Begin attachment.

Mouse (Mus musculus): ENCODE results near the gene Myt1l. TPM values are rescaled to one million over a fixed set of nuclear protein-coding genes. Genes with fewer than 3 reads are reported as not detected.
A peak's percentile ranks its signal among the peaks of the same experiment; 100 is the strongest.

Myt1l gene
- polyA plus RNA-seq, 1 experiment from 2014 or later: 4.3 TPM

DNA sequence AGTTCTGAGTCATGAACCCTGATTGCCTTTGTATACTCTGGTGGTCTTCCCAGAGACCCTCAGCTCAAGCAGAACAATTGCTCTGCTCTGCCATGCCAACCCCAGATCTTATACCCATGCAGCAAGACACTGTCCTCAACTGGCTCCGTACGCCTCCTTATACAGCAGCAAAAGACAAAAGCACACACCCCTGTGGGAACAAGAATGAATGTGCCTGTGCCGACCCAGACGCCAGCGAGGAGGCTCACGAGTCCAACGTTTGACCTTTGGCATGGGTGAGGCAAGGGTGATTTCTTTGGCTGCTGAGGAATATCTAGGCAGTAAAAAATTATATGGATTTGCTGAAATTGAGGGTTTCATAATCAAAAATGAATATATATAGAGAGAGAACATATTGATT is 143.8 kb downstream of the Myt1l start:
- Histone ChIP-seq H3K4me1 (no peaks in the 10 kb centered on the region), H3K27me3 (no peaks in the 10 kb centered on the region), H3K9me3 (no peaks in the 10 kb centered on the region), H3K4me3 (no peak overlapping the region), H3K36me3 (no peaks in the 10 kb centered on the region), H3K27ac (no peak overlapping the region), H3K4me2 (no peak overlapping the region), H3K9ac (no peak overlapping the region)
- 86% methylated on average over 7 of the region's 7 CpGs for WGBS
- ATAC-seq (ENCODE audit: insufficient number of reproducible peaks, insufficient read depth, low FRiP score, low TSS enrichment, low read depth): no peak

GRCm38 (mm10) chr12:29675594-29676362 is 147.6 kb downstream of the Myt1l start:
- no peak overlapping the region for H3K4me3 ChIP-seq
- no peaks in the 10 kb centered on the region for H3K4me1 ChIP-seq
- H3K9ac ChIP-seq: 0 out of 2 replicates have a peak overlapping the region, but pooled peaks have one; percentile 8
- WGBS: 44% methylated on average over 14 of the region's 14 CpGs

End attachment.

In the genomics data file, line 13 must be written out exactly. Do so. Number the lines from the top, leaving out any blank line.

- WGBS: 44% methylated on average over 14 of the region's 14 CpGs